Salmonid Restoration Federation
Reconnecting with Resilience
April 19 - 22, 2022
Santa Cruz, California

Salmonid Recovery in the San Lorenzo River Watershed

19 April 2022
9:00am - 5:00pm
Field Tour Coordinators: Chris Berry and Sierra Ryan, City of Santa Cruz

The San Lorenzo River runs from near Castle Rock State Park to the historic Santa Cruz Beach Boardwalk on beautiful Monterey Bay. The watershed historically hosted the largest steelhead runs south of San Francisco Bay and was the first watershed in the State of California to benefit from a watershed management plan. The watershed has a long history of anthropogenic influence – including the Ohlone habitation around the San Lorenzo River lagoon, the Mission-era water system impacts of the late 1700s, the “lumber, lime and leather” era starting in the late 1800s, the year-round occupation of upper watershed former summer homes by urban refugees in the late 1960s – early 1970s and the more recent focus on fisheries conservation.
Recent restoration efforts in watershed are focused both on drinking water source protection, groundwater sustainability planning and anadromous salmonid recovery. Given the watershed’s provision of drinking water or over 100,000 people, tension between competing beneficial uses of water is omnipresent. However, watershed conditions supporting cold water fisheries are also protective of drinking water source quality – an ongoing challenge in a watershed that is heavily populated and has a long history of industrial and residential development. Leveraging requirements under the Safe Drinking Water Act and the Sustainable Groundwater Management Act along with Endangered Species Act and Fish and Game Code requirements can create a synergy for watershed recovery that is unique.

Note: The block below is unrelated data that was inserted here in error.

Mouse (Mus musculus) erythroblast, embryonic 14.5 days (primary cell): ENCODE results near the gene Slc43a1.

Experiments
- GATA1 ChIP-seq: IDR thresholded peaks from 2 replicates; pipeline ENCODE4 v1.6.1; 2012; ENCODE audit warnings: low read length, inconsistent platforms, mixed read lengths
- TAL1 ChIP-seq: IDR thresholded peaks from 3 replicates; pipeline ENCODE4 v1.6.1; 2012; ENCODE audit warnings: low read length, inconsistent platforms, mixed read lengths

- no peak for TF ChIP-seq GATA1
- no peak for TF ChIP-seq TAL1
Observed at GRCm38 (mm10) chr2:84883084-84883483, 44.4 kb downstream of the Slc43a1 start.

Among the important processes that will help with the watershed’s recovery are various TMDLs, Drinking Water Sanitary Surveys, the Regional Conservation Investment Strategy, Karst Protection Zone Planning, Riparian Conservation Plan, Conservation Blueprint for Santa Cruz County and Santa Cruz Anadromous Salmonid Habitat Conservation Plan. The tour will focus on some of the primary issues challenging the watershed’s recovery, recent successes and future opportunities for salmonid recovery and overall watershed protection.